THE INCREAsE of greenhouse gas concentrations in the Earth's atmosphere, above natural levels, is causing anthropogenic changes to Earth's climate. The temperature at the Earth's surface has shown a significant and rapid rise since the 1990s, compared to the past two millennia. It is challenge for scientists to attribute these known changes to specific mechanisms. Some of the complex feedback processes that add to these changes are not fully understood.
The energy balance, the distribution of energy in space (or Earth's atmosphere), and temporal energy variations characterize the Earth's climate system. The Earth's radiative energy balance is governed by the balance between solar radiation and absorption by the Earth and subsequent radiation from the Earth to outer space. The Earth absorbs solar shortwave radiation in the daytime, and emits thermal infrared or longwave radiation back to outer space to maintain the heat energy balance. However, this energy balance is more imbalanced recently, because of the many components of the Earth-atmosphere system, such as clouds or aerosols and other radiation scattering particles present in the atmosphere.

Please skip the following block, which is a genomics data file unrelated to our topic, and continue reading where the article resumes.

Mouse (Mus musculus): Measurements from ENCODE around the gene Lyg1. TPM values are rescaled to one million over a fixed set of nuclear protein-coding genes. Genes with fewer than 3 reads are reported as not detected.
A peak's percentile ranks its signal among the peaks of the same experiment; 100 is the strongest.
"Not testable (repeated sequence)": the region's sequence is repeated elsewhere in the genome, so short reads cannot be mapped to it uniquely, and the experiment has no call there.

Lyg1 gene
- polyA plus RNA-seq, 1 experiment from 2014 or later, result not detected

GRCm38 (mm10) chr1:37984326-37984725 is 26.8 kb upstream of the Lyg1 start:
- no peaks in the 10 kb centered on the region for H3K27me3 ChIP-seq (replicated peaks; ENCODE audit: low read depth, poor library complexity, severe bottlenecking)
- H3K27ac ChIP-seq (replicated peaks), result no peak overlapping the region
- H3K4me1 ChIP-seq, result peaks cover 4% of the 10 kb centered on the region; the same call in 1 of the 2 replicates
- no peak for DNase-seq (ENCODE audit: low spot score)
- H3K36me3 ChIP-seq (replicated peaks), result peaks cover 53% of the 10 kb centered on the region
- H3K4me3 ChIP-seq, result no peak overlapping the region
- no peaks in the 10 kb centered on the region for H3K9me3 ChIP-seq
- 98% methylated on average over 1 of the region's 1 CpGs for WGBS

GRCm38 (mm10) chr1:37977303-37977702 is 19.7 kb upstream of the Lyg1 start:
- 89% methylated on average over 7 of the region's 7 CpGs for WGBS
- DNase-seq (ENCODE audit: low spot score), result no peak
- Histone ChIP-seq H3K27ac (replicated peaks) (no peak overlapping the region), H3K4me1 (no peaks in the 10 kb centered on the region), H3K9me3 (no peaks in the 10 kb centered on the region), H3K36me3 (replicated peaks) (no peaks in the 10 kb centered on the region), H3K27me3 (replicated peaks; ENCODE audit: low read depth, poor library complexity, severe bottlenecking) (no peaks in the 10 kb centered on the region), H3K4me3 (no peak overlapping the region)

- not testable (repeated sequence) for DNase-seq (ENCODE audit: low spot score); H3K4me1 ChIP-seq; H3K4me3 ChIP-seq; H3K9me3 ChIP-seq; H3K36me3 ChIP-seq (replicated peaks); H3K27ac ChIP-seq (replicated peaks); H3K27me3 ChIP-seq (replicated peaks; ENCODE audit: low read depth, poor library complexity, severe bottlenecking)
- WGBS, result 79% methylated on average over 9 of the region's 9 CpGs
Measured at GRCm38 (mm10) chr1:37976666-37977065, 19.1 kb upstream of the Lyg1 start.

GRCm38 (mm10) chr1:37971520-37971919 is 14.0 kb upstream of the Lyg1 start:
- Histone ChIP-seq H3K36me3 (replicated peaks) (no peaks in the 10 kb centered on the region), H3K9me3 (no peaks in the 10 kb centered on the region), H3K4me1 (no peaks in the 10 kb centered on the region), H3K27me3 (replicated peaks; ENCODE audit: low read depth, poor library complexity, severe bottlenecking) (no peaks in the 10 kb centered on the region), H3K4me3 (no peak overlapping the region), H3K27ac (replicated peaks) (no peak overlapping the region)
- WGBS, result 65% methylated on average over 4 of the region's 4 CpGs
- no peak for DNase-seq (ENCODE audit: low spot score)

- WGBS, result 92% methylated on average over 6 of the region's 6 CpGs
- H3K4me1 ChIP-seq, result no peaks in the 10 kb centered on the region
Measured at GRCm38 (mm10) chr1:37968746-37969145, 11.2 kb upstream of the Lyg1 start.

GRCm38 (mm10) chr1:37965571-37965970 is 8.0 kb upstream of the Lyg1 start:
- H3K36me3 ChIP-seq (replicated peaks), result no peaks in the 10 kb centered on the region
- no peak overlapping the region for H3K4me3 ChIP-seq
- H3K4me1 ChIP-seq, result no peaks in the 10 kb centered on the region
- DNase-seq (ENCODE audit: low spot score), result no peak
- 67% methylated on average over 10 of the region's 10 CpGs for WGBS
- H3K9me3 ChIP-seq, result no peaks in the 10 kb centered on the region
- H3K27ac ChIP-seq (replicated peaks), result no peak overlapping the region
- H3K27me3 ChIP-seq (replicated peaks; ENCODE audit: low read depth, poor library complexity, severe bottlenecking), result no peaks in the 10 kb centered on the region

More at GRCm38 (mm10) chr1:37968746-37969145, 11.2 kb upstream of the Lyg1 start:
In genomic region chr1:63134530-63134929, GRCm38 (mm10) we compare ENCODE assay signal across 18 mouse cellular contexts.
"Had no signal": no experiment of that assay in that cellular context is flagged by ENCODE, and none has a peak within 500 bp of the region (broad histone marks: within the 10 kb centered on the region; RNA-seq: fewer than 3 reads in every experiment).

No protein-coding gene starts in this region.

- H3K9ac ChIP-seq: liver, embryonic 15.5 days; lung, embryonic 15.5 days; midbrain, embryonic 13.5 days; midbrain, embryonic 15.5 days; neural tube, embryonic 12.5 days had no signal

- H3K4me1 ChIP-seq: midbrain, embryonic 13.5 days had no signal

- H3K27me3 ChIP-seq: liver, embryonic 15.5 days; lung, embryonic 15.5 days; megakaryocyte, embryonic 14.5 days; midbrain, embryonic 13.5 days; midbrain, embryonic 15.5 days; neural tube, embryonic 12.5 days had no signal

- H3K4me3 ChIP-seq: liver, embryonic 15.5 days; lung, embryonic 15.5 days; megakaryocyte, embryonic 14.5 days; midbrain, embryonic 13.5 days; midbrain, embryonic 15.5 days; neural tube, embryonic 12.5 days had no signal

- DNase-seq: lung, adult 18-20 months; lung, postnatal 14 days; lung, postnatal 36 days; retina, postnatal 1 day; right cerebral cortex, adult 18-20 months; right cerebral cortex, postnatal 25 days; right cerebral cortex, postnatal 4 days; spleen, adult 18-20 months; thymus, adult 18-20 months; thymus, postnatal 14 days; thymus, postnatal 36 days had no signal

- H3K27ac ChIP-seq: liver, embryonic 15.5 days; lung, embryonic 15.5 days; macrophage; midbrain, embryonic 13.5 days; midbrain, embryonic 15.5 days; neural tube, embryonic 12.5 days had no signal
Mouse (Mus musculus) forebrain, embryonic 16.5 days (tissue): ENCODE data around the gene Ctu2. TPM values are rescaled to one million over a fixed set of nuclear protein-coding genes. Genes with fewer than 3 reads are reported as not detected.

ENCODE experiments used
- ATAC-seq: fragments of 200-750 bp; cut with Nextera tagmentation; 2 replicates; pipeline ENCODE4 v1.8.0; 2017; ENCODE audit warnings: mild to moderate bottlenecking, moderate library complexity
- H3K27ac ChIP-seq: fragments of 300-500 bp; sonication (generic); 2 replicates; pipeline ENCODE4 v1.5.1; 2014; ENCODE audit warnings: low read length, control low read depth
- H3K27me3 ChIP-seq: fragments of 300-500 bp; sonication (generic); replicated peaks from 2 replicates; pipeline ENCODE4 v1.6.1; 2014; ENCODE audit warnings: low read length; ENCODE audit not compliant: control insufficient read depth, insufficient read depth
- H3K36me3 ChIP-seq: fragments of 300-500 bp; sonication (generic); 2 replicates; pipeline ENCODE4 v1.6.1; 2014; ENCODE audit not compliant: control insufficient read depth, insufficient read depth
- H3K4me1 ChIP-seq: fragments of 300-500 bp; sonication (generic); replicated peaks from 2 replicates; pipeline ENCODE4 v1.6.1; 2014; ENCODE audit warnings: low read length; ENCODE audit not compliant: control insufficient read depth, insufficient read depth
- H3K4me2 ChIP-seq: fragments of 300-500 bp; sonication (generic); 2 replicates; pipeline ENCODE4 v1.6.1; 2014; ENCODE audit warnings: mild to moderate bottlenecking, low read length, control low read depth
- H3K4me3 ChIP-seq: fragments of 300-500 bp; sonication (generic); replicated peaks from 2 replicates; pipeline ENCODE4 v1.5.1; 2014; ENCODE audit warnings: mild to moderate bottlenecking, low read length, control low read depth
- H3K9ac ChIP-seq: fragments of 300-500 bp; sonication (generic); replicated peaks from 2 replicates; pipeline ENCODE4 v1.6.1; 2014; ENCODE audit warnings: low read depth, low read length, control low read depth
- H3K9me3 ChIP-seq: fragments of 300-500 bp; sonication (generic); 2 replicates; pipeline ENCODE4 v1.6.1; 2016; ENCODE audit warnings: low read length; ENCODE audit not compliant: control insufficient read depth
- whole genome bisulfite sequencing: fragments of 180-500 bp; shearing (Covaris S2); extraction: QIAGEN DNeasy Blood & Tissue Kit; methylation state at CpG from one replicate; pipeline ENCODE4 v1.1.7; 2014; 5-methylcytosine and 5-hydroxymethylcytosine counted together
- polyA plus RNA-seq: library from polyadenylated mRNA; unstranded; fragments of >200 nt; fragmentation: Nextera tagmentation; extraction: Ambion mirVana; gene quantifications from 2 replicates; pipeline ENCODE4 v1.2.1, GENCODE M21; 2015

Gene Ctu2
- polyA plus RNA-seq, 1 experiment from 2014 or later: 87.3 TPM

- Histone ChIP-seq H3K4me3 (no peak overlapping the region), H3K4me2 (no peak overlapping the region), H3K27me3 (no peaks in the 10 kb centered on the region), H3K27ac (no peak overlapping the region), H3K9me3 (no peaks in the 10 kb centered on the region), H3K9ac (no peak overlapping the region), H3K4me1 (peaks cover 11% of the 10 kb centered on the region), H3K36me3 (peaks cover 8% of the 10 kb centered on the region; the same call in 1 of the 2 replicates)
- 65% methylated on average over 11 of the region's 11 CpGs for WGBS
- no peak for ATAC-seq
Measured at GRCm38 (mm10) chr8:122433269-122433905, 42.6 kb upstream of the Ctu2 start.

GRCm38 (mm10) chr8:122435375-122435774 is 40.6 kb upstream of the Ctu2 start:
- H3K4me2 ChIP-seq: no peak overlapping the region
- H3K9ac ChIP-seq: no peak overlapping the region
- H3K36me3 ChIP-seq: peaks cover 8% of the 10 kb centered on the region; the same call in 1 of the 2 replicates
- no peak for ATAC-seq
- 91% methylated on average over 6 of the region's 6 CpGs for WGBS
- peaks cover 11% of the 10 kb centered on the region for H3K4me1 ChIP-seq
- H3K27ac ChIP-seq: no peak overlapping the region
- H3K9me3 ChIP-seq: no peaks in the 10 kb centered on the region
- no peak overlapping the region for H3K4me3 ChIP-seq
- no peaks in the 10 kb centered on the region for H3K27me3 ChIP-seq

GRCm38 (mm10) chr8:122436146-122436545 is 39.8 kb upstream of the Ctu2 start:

The National Aeronautics and Space Administration (NASA) CERES (Clouds and the Earth's Radiant Energy System) instrument on the Tropical Rainfall Measuring Mission (TRMM) and Terra satellite mission provide a new set of Earth radiation balance data. Along with these data and a 16-year record of the Earth Radiation Budget Satellite (ERBS), NASA has compiled the 22 years of accurate satellite observed broadband radiative fluxes, showing the huge energy imbalance or long-wave anomalies since 1995.
Was this article helpful?